9

In books that I've come across and even in dictionaries, I've seen the word 「好きな」 translated as "favorite". I'm a little confused by this because 「好きです」 normally gets translated as "like", or in my mind, "is liked".

I'm wondering what is the Japanese idea behind the word 「好き」. For instance, in English, the ideas of "like", "love", and "favorite" all have a relationship, but at the same time are different. So I can say I like the colors red, blue, green, and yellow, and I love (especially like) the colors red and blue, but I can only say my favorite color is blue. There can only be one favorite since the idea itself implies that it is the #1 most liked thing.

When we were in school, if the teacher asked, "What is your favorite color," and you proceeded to rattle off a list of multiple colors, you would be corrected; the teacher would say, "Those are all colors that you like, but which one do you like the most?"

In Japanese, I understand that you have the terms 「好き」, 「大好き」, and 「一番好き」. When I look up 「好き」 on Kotobank, I see it translates 「好きな詩」 as "one's favorite poem". But how can this be translated as your favorite poem? Shouldn't 「好きな詩」 just be a poem that you like? Wouldn't your favorite poem be 「一番好きな詩」?

Returning to the color example, if someone asked 「好きな色は何ですか?」, would you respond with only one color, or would it also be acceptable to respond with more than one color?

  • To my mind, neither 「好きな」nor "favorite" necessarily mean "the most liked" or "the only liked". The specificity of "favorite" in English depends on the article or pronoun it is paired with (eg. "my favorite" vs "a favorite"). I suspect this is another case of bi-lingual dictionaries losing the subtleties of the non-exact mapping of words between the languages. – ekimyedips Oct 23 '14 at 22:42
  • @ekimyedips For the word "favorite", I agree, it would not mean "the only liked" thing. But in most cases that I could think of for English, including checking in the dictionary, it would mean "the most liked". You can still like other things, but your favorite would be the most liked thing. The one exception one would if I said my favorite colors are red and blue, I mean that I like both colors so much that I cannot choose between the two of them. Thus, I have two #1 colors. But that seems to be more of an exception to the rule, and normally a person would make that distinction. – Marnell Sample Oct 23 '14 at 22:49
  • @ekimyedips (cont.) Looking at your other statement, if we use them in a sentence, I would get "This is my favorite song!" and "This song is a favorite (of mine)." The first to me means the song is your #1 song -- it's at the top of your list. The second statement seems like it could mean it's a song that you like a lot, but it might not necessarily be your #1 song. The first usage of favorite, however, is the one that I hear people using most frequently. I'm not sure how to map these distinctions in Japanese, though. – Marnell Sample Oct 23 '14 at 22:53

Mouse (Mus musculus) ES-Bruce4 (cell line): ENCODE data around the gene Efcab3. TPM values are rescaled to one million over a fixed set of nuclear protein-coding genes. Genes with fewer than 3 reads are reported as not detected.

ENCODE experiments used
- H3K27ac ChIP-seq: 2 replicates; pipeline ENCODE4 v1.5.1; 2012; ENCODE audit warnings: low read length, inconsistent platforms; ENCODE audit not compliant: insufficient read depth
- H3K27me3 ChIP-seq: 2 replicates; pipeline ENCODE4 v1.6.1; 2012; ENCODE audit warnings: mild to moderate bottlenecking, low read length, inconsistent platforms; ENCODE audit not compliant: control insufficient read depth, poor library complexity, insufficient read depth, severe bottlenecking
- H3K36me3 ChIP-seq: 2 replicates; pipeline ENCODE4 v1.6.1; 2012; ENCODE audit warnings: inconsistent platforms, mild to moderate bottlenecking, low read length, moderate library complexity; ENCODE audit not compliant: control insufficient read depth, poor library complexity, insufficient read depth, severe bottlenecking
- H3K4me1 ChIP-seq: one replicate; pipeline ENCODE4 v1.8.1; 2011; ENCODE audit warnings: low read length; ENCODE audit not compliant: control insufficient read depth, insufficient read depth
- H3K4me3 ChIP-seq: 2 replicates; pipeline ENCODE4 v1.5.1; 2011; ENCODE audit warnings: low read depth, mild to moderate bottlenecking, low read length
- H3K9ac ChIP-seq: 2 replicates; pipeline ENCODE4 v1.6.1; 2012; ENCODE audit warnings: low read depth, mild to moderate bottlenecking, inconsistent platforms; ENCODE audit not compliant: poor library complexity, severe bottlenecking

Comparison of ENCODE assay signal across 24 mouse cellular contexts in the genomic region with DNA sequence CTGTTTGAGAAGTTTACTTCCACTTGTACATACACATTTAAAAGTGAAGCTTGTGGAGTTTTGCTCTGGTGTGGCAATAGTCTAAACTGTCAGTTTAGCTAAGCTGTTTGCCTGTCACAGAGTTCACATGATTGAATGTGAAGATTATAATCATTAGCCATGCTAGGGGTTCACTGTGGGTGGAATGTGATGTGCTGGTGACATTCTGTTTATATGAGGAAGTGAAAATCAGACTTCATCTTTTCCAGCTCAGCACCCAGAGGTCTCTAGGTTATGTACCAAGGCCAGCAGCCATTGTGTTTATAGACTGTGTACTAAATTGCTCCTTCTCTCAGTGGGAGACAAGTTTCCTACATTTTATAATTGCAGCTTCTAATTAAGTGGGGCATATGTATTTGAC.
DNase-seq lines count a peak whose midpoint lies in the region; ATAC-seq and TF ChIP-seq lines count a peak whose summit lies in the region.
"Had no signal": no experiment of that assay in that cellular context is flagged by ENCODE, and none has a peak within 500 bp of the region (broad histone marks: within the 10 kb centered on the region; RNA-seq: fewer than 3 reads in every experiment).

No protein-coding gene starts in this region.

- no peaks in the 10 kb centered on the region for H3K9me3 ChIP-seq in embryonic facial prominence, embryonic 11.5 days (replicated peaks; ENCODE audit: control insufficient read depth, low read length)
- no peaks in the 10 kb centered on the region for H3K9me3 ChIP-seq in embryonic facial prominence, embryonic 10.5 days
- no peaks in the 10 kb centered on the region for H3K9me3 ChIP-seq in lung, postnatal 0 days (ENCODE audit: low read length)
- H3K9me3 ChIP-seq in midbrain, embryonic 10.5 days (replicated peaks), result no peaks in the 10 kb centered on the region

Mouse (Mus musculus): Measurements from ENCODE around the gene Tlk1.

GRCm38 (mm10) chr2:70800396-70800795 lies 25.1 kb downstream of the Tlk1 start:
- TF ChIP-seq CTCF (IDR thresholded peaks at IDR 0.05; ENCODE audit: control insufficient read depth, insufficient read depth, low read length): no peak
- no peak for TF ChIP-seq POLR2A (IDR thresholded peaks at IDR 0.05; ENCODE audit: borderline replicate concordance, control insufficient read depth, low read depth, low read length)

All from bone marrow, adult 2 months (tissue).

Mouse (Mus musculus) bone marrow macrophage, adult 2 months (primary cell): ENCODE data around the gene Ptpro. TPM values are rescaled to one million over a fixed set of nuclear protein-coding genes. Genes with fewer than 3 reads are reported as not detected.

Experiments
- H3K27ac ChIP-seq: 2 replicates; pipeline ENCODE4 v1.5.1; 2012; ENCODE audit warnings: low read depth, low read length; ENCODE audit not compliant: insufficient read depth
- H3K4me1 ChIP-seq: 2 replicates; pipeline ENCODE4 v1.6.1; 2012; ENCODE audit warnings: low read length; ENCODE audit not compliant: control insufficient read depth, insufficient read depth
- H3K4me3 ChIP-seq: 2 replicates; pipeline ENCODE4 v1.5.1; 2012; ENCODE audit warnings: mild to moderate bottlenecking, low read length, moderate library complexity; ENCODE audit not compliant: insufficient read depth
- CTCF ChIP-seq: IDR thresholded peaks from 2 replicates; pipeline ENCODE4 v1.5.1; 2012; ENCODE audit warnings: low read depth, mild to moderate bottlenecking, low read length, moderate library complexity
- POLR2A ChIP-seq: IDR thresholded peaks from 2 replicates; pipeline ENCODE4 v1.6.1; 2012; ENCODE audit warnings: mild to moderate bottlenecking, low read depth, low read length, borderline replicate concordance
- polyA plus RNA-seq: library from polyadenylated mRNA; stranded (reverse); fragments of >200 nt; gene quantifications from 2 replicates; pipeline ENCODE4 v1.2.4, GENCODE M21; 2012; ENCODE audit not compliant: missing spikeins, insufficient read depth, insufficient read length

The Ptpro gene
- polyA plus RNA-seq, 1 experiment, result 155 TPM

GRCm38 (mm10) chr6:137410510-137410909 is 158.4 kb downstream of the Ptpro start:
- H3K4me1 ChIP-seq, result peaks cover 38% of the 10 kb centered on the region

• @ekimyedips (cont.) Between the two statements, there also is a difference in emotional overtone. The first statement has a much higher emotional component behind it; the second statement is a little less intense, a little more emotionally neutral, more like you're just stating a fact. It's like you're just letting someone know, "Yeah, I like this song." (Maybe it's a song you like, but you've also heard it a million times, so the intensity has worn off vs. your favorite song ALWAYS conjures that emotional intensity.) Do the Japanese words also carry these emotional overtones? – Marnell Sample Oct 23 '14 at 22:57
  • My impression (as a non-native), is that 好きな carries the emotional intensity that you are talking about but not the exclusivity that "my favorite" does in English. – ekimyedips Oct 23 '14 at 23:10
5

「好きな~」 generally corresponds to "~ which one likes", and one can safely have multiple 好きな色 and 好きな食べ物.

好きな色は赤と黒です。

Some E-J dictionaries say "favorite" is "特に好きな" or "好きな", which means the English adjective "favorite" is usually stronger than 好きな. And as far as I know, English has no single-word adjective which exactly matches 好きな. I think "favorite" is sometimes chosen because it is not practical to translate 好きな as "which I like" every time you see it.

  • Thank you! You have confirmed my suspicions. I have never heard of 「特に好きな」before. While it seems to convey a stronger meaning than just 「好きな」, it seems to basically mean the same thing as 「大好きな」, which still doesn't seem to catch the nuance of the English "favorite". Is it safe to say that 「一番好きな」is the only term that corresponds to the English "favorite"? Are there any other terms that mean the same as 「一番好きな」? – Marnell Sample Oct 26 '14 at 14:44
  • Also, if I just want to say "a book that I like", would there be a difference between 「好きな本」「私の好きな本」and「私が好きな本」? – Marnell Sample Oct 26 '14 at 14:51
  • @MarnellSample Yes, you can say "一番好きな" or "最【もっと】も好きな", but use them only when "#1" is really important to you. When you ask someone's favorite just out of curiosity, 好きな is usually enough. I don't see any meaningful difference between 「私の好きな本」 and 「私が好きな本」. You can drop 私の altogether if there is no ambiguity. – naruto Oct 26 '14 at 15:53

Your Answer

By clicking “Post Your Answer”, you agree to our terms of service, privacy policy and cookie policy

Not the answer you're looking for? Browse other questions tagged or ask your own question.